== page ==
I thank my hon. Friend for that intervention. I know he feels strongly about this issue and I share his concern. In a diverse city such as ours, with the new and emerging communities that we have, there is a gap and it is not clear what is meant to fill it.
As I said, local government has a critical role to play in the provision of advice services. Nottingham City Council has played an admirable role, again in incredibly difficult circumstances, when it comes to budgets. With significant cuts and the extraordinary pressures that an ageing and growing population can put on council budgets, it might have been tempted to deprioritise this area. After all, it is not a universal service and—dare I say—not a vote winner. However, the council has not done that.
I played a small role in this area in my previous life as a councillor: my commissioning committee commissioned the new advice set-up. I say that more as a declaration of interest than an attempt to take any credit, because I really cannot do so.
The city council has consolidated its contracting, brought organisations together in a consortium and commissioned six of them across the city—the law centre I mentioned is one, as are Bestwood Advice Centre and St Anns Advice Centre, which both work in my constituency—to provide support in the city. Other communities might benefit from that model, and Ministers might benefit from looking at it also.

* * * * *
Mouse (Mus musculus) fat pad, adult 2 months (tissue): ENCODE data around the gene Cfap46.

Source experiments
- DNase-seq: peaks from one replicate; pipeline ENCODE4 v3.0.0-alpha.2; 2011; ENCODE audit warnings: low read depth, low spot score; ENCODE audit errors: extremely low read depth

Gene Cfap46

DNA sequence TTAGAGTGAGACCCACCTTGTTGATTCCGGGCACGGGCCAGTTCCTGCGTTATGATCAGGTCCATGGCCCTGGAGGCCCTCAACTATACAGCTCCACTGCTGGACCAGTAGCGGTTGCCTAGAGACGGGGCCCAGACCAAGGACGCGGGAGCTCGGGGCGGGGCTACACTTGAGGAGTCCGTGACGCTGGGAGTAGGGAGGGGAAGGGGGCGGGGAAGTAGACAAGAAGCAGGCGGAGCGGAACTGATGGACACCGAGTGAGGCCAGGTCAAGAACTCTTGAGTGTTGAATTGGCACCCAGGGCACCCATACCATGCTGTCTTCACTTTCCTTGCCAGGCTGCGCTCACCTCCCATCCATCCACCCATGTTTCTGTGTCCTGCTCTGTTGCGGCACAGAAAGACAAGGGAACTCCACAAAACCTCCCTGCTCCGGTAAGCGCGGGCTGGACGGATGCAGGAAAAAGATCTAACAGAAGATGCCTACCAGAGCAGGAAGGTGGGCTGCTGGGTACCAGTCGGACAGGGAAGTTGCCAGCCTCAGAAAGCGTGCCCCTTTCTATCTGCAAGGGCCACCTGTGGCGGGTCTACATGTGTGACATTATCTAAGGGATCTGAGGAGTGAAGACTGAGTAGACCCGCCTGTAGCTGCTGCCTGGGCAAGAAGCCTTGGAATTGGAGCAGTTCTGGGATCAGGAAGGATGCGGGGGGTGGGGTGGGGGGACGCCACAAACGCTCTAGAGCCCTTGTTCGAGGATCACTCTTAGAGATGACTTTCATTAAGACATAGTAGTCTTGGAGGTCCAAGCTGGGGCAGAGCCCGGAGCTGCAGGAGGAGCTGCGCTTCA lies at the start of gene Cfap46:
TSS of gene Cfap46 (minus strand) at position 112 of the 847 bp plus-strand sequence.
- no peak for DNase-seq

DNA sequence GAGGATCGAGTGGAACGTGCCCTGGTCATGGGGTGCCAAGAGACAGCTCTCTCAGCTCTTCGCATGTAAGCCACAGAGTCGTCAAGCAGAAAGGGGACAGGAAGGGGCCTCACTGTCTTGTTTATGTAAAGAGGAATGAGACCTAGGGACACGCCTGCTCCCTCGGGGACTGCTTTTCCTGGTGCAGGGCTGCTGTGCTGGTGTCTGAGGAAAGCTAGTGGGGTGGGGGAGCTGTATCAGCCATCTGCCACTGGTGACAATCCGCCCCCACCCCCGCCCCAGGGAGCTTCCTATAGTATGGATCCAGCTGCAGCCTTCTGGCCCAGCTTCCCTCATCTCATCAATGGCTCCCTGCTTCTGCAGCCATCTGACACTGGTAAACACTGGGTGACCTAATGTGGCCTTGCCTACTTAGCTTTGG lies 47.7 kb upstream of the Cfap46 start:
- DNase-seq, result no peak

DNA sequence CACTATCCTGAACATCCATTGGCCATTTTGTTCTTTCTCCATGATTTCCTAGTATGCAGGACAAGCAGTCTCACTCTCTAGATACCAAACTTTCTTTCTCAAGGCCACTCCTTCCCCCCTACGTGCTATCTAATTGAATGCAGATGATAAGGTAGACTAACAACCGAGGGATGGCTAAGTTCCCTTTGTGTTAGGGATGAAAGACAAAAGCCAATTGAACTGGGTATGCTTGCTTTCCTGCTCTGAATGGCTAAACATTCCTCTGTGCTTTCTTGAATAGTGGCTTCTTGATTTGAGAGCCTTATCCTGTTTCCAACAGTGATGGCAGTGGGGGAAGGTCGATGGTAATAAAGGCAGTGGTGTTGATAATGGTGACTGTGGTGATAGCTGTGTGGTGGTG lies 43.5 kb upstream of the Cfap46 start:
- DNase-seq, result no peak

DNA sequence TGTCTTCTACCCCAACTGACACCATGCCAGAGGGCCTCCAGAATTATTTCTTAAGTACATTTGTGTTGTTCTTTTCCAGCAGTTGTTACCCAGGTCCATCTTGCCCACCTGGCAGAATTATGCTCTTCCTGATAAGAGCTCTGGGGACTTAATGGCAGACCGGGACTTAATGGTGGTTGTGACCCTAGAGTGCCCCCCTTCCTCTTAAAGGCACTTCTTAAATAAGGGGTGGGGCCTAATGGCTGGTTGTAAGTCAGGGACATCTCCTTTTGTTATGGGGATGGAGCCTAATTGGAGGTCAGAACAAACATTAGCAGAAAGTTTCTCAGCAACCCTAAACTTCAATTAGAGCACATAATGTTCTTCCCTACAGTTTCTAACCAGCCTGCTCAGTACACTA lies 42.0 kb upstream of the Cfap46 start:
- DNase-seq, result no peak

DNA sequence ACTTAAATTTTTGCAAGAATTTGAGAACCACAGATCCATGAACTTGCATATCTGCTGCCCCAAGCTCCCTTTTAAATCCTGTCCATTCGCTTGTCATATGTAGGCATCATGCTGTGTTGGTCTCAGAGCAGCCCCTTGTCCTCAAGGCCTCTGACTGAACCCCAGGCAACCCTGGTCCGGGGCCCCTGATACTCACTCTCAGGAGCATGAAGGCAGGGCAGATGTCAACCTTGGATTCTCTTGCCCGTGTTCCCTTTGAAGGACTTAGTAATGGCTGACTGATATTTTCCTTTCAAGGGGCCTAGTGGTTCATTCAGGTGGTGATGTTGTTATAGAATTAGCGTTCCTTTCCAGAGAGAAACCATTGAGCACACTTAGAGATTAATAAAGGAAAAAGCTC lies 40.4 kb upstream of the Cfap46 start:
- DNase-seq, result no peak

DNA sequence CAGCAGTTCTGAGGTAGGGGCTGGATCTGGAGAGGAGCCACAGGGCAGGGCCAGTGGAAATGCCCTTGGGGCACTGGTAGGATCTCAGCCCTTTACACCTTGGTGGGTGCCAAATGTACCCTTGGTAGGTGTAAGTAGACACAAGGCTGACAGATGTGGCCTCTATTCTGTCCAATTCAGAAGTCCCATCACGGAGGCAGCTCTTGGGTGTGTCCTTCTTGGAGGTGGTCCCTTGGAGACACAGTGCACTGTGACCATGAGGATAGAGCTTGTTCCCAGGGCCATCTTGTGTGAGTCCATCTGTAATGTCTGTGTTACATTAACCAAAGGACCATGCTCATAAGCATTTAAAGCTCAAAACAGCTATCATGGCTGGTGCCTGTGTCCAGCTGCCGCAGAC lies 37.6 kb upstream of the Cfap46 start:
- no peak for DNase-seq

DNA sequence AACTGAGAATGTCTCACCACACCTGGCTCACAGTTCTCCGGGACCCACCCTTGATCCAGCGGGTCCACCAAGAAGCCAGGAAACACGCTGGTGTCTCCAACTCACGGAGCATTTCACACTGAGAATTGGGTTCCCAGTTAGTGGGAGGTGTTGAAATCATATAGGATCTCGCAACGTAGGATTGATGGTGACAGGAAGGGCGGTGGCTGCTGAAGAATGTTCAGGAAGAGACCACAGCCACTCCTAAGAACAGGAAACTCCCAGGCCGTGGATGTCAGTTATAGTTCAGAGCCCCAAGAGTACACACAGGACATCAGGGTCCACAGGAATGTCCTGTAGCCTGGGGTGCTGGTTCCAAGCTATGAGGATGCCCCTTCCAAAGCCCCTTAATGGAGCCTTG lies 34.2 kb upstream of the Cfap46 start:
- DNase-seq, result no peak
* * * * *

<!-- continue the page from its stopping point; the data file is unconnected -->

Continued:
Having high-quality support is of course very good for individuals in their time of need, but actually it is good for all of us in the community, because the financial impact is considerable. Over the first half of this financial year alone, the advice services have supported city residents to access more than £3.6 million in benefits to which they are entitled and to tackle more than £0.5 million in debt. They have dealt with nearly 3,000 inquiries, and more than 1,000 cases have been taken up directly. Of course, behind every pound and penny is a human being starting on the road to get out from under their burden. Their mental health is improved and hopefully their life is changed; and as I said, for us as local taxpayers, the work is extraordinarily good value.
Disability Direct Nottingham is a group I know well; it is based in Basford in my constituency. It is a little different from the other services that I have spoken about, in that it works with a community of identity. It was born out of a goal to make a difference for a specific group of people—people in Nottingham with disabilities. It is the only information and advice service that caters specifically for all manner of people with a disability in Nottingham, and it prides itself, rightly, on the considerable impact that it makes for disabled people, older people and carers residing in the city and beyond.